I think that the combination of blogging and photographing is symbiotic, at least in my case. I use the pictures to add a bit of spice to the words; perhaps it's not exactly symbiotic, maybe the relationship only goes one way. I use the blog to support the pictures. :-) I'm not sure. Either way, it's fun!

    I think that the more that you post, say one per day, the more you'll learn about yourself, your process, and your photography ... but don't put to much into it. Feel your way through, don't think about it much. Thinking, especially where art is concerned, is very overrated and detrimental. I think that art should be felt. (There I go getting in touch with my very large feminine side again!).

    Lastly, remember, you are posting for Anita, not for anyone else. Put up a few of the not-so-pleasing ones. You'll come to find out that sometimes, you feel differently about the picture, depending on how you feel for the day.

    I love to read your stories and look at your pictures and I hope that you keep pumping them both out in large measure. I'm just selfish that way!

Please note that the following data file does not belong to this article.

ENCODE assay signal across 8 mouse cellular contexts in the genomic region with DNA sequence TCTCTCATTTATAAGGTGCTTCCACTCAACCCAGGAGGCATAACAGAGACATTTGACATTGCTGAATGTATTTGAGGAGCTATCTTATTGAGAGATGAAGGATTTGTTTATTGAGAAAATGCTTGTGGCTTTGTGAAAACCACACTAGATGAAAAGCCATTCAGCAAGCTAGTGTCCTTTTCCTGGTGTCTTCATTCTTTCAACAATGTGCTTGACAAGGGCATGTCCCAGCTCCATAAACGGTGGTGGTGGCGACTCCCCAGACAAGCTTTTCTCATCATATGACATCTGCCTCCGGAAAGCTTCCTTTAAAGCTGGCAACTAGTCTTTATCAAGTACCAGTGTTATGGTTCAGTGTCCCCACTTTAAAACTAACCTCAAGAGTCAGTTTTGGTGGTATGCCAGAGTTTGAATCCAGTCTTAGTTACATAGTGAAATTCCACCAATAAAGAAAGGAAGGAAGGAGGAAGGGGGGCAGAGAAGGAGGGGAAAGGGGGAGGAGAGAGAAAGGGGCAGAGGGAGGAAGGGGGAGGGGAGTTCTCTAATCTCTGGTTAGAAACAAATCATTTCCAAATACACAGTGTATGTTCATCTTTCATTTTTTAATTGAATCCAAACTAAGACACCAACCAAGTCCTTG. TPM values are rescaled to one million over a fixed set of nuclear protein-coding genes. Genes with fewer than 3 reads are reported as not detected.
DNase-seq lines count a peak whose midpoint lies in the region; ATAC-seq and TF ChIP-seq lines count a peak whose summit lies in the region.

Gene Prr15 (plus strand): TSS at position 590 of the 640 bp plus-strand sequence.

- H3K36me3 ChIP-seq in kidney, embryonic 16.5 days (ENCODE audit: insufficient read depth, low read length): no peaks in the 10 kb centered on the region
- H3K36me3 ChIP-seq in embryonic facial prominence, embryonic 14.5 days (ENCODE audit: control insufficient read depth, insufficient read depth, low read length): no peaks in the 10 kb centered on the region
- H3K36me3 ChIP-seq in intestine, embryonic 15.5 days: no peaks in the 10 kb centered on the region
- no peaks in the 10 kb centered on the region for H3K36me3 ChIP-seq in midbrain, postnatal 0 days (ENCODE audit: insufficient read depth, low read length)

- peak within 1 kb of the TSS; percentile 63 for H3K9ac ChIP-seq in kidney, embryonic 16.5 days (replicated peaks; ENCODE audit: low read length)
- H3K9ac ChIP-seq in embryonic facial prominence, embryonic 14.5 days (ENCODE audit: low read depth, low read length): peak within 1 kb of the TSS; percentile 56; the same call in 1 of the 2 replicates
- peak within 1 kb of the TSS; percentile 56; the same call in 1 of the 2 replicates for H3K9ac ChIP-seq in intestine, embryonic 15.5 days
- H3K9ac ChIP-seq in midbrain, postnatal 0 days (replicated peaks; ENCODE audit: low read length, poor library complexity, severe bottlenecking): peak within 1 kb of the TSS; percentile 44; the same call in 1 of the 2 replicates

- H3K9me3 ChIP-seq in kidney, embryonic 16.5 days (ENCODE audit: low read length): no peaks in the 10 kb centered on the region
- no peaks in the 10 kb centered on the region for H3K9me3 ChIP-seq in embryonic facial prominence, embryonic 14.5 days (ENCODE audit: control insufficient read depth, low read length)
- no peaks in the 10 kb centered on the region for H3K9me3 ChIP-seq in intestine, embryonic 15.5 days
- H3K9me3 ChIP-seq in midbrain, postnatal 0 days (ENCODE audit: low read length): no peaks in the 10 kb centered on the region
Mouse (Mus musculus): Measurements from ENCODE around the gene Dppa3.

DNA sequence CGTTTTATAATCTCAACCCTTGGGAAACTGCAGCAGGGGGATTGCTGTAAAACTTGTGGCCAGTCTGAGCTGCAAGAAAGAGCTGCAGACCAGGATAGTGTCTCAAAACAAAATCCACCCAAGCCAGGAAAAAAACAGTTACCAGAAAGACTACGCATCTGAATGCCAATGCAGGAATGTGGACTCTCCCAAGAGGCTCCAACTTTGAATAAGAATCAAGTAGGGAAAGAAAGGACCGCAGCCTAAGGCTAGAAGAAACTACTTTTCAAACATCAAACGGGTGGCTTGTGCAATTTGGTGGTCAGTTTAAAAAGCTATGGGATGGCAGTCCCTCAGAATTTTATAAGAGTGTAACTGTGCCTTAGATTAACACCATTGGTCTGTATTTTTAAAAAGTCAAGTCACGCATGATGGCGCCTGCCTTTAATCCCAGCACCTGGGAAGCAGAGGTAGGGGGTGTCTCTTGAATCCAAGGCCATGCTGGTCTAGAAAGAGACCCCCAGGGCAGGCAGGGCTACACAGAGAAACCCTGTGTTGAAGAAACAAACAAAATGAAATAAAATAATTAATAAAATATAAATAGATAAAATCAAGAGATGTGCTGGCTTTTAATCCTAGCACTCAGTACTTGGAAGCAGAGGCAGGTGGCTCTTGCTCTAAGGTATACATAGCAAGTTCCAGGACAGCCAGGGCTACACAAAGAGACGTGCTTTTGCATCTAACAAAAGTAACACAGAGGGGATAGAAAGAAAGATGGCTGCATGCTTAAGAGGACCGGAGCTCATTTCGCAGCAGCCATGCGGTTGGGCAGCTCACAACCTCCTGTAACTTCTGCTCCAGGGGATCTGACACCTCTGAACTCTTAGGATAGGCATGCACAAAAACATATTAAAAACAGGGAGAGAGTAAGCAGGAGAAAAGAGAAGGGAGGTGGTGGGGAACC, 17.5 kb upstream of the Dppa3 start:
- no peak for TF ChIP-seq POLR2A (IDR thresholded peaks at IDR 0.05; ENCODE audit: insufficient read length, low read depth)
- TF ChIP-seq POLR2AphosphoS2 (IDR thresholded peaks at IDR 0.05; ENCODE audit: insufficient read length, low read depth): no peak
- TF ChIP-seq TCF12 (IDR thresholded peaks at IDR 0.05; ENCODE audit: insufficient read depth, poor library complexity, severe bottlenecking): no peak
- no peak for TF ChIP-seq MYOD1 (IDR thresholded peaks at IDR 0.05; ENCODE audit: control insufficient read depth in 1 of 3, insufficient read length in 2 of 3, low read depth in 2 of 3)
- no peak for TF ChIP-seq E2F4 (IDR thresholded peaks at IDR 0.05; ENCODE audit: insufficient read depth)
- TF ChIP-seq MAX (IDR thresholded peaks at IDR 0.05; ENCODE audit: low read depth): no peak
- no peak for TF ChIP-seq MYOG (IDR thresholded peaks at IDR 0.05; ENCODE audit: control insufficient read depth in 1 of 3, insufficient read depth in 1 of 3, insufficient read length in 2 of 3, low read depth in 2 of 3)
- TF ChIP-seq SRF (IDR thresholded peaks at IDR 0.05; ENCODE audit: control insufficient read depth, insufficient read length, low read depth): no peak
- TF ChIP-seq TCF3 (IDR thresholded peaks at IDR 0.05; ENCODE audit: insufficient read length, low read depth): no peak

2. Paul - Wise words, as usual, and thank you for the encouragement to keep going. I especially appreciate the reminder to write here for Anita and to post some of the photos I am not happy with. At any rate, I am pretty much here to stay—determined to keep plugging away at it.

  3. For me photography first and foremost is about seeing. Enjoying or even hating what is in front of us and then invoking an emotion..

    This is the first image, a lot like a camera obscura captured on the back of or retinas. The camera can never really render what has recorded in our memory as the brain already does a lot of post processing that we are not even aware of.

    As photographic artist the challenge becomes how to translate onto paper or screen the emotions and thoughts we had when we stood in front of the subject. Not an easy task.

    Look at colour theory and the apparent change in colour perceived weight when different colours are used but the size of the squares remain the same.

    This is where we use tools first in camera (DOF, focus, angle, focal length) to modify reality. Then with post processing to further enhance or retard objects to bring to life on paper our thoughts.

    I have enjoyed all your images at the level of emotion you have wished to convey.

    Every image can be good, but this does not mean it would work on a cover or ad in a magazine, or as fine art in a gallery or for every person.

    In my painting journey I came across this quote which I plan to use in one of my articles when it fits, but I thought I would share it with because I just love this quote.

    The ability to simplify
    means to eliminate the unnecessary
    so the necessary may speak

    Hans Hofamnn ( German painter 1880-1966)

    This sure applies to what we do with our cameras.

    Niels Henriksen

  4. Niels, thanks for the comment—loads of good thoughts (as always) and I love the quote. Thanks for "previewing" it here.